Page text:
With temperatures soaring outside this summer, it's important to think about more than ourselves when we want to beat the heat. Plants, animals and humans can be overwhelmed by excessive heat. We spend a lot of time around the Pierce Ponderosa trying to find ways to cool off, especially the animals and the plants in the garden.
We have a lot of dogs, some are short hair Chihuahuas, and we have our Great Pyrenees that are covered in a thick fur with an under coat. It is important that there is fresh water for all animals, indoors and outdoors. I keep water bowls around for all the animals and I make sure to change the water a few times a day to ensure it's clean and fresh. A great tip for an animals water is to freeze water in small water bottles. Drop the frozen bottle into the animals water bowl and it keeps the water cool. You can remove it when it's thawed out, rinse it off and freeze it again. Our chickens love a frozen bottle in the water bowl. They enjoy pecking at it for it entertainment and it keeps their water cool.
Dogs, chickens, kids and adults all like a cool mist. It's a nice treat to walk under a light mist of water to cool off. I can attest that chickens do not like to be chased around with a mist nozzle with the hose, however, they don't mind walking through a mist to get in and out of their house. It's a win-win situation when you use a stationary mister versus chasing chickens around trying to cool them off. The dogs love it too, they enjoy going through the mist and feeling that cool water landing on their coats.
Plastic swimming pools are a must have around the farm for all the animals. The dogs like to get in and splash around and cool off and so do the ducks. Our ducks will spend hours in the pool playing and bathing and splashing around. Even the chickens enjoy a small pool with a couple inches of water inside to stand in and cool off. You have to cut some of the pool edge off for chickens, so they can walk in and out. I generally will use the pools from the year before to cut for the chickens to make a standing pool.
I keep a couple of box fans in the animal house to circulate air and to give the goats, chickens and ducks a little cool air to stand or lay in front of during the day. It's important to make sure the electrical cord is secured and up and out of the way. Don't place a fan near any water sources. We attach them high on the wall and tilt them downward toward the ground for the animals. In the house, we have quite a few fans for the dogs to lay in front of. Our Great Pyrenees take turns working outside on the farm and during the day there can always be a Pyr found in front of a fan when they aren't outside.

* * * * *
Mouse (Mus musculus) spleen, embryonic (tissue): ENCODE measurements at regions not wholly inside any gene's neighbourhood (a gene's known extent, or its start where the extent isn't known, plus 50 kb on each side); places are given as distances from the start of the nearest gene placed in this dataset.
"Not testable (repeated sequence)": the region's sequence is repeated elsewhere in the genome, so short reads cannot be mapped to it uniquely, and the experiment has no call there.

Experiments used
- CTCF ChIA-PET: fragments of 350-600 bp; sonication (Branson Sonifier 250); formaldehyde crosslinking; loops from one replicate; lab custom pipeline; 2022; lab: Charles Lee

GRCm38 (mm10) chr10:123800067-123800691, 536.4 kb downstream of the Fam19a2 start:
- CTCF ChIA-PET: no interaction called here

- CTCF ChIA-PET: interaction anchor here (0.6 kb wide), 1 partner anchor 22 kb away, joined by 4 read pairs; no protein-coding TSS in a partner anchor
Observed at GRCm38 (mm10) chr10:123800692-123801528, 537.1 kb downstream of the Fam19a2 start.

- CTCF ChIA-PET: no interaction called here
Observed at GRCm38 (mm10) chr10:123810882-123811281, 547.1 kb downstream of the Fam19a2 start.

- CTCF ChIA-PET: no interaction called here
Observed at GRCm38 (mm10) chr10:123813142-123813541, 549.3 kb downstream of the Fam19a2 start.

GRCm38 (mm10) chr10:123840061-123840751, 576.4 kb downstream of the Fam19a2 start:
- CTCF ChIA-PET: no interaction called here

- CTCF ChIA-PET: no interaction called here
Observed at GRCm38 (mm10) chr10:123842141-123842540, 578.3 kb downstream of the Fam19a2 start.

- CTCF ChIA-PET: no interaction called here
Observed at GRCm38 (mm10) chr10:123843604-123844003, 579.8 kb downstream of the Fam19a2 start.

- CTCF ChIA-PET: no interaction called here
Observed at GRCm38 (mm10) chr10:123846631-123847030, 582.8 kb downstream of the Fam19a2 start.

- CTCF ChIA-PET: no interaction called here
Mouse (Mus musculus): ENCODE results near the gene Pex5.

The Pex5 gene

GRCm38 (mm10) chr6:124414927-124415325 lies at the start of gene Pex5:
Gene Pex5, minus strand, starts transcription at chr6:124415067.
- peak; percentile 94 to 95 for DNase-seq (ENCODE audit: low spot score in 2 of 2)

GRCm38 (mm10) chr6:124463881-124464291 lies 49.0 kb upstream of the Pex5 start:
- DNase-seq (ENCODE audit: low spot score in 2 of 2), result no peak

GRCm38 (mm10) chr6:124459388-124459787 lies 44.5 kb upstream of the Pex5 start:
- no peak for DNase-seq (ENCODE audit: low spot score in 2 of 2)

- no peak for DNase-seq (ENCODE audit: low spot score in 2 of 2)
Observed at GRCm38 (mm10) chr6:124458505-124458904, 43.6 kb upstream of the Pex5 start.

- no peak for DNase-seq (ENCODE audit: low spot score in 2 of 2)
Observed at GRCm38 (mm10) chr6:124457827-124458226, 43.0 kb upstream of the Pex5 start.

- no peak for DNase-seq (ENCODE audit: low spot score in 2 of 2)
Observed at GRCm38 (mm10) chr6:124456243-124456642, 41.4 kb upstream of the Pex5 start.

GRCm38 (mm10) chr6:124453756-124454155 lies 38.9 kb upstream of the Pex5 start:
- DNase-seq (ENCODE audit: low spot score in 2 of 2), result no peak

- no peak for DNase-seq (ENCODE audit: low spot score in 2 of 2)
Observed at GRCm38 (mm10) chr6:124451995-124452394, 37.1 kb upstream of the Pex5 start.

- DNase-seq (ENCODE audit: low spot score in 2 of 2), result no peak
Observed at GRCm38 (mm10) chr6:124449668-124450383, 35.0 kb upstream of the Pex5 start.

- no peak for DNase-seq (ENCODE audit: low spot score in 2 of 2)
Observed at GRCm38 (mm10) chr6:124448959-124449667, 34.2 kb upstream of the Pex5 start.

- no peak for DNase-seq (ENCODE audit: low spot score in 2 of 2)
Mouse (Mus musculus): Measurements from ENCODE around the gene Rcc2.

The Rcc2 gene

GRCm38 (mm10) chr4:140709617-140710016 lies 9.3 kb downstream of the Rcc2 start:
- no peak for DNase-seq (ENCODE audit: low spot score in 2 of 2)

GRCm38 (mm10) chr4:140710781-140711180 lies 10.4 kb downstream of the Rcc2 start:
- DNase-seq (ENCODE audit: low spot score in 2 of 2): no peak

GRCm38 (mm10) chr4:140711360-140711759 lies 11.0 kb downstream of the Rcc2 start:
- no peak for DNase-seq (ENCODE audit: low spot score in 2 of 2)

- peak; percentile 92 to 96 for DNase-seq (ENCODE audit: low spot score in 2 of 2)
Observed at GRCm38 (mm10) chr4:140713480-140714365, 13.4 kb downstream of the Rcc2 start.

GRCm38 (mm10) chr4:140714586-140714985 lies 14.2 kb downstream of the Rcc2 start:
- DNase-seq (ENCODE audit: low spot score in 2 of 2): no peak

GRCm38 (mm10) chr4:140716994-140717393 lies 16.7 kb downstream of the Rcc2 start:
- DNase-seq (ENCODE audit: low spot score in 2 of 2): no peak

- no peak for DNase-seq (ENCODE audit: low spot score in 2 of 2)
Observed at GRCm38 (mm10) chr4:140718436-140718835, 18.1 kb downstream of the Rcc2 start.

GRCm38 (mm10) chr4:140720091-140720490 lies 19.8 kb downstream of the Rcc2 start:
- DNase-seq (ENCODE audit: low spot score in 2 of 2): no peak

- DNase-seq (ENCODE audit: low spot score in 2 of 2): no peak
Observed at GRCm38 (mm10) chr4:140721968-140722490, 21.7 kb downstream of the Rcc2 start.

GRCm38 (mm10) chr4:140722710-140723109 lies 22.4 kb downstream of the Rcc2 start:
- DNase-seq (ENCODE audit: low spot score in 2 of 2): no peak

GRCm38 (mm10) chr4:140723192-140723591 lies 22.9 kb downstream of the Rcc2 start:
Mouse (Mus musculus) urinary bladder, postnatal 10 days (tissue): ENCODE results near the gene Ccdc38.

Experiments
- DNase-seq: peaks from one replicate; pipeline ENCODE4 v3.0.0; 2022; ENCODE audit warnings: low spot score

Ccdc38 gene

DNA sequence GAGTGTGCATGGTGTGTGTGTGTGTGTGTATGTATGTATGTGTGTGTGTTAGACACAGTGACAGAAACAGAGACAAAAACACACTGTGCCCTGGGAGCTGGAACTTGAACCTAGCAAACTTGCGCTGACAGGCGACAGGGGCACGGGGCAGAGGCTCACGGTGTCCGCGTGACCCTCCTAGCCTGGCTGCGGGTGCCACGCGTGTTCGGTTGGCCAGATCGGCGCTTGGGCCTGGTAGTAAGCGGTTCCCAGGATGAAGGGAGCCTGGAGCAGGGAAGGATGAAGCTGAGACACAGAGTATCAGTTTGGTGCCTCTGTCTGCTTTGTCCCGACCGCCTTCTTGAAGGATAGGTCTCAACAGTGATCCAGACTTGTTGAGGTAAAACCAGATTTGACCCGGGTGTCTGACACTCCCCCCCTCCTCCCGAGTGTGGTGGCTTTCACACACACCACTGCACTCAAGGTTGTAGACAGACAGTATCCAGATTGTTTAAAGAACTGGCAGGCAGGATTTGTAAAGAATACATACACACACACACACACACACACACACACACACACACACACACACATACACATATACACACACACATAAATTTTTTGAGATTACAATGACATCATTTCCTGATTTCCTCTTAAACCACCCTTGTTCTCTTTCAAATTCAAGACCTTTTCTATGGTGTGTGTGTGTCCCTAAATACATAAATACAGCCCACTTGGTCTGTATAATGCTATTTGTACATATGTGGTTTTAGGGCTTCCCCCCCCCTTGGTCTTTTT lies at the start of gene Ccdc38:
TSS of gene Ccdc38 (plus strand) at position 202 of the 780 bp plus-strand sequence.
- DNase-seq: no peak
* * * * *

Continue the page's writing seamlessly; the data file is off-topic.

It's important to watch for heat stress in animals on the farm. Even chickens and ducks can show signs of heat stress and can die from a heat stroke. I like to check on the birds and the goats often during the day to make sure they are doing alright and aren't in any sort of distress. If I see a chicken or duck that is showing signs of heat stress I bring them inside and place them in a sink full of cool, not freezing, water and gently bathe them until they are wet all over. I then keep them in a cool place until they show signs of cooling off. I make sure to keep electrolytes on hand that I can add to their water. I've only had to do this a couple of times and it was older chickens. We have plenty of shade here on our farm with our tree line wooded areas, so we don't normally have emergencies, but the older hens can get stressed easier. I have never had an issue with heat stroke in any of my dogs, but I do watch for the signs and make sure they are brought inside often to cool off. Of course, heat stroke can happen to us too, and it's important to be aware of symptoms of heat stress on ourselves and our children. Working outside for any length of time can cause us to get overwhelmed by heat. It's imperative that we stay hydrated and take breaks often to get out of the heat.
The plants in our gardens can get hot and will let you know they aren't doing well. They start to droop and wilt and you can see the soil around them is dry. I like to do all my watering in the evening and I soak everything thoroughly so that the ground stays wet into the next day. If I see plants drooping during the day I will generally give them a little extra water during that time. I like to use the inside of disposable diapers when I plant. I cut open a new unused diaper and remove the insides and place it inside the hole I have dug for the plant. I get it wet before placing my plant on top. This material holds water well and helps to keep a plant wet and cool, even when it's hot outside.
It's hot outside and it's getting hotter all over the place. With the heat soaring but our chores still need to be done and our animals need to be outside, it is always good to know a few ways to beat the heat on a farm. How do you deal with the heat? Do you have some tips we could all use? Share them with us.
Hi! My name is Jaymie and I'm married to my best friend and have three children. We live on our hobby farm in the north Georgia mountains and love it!
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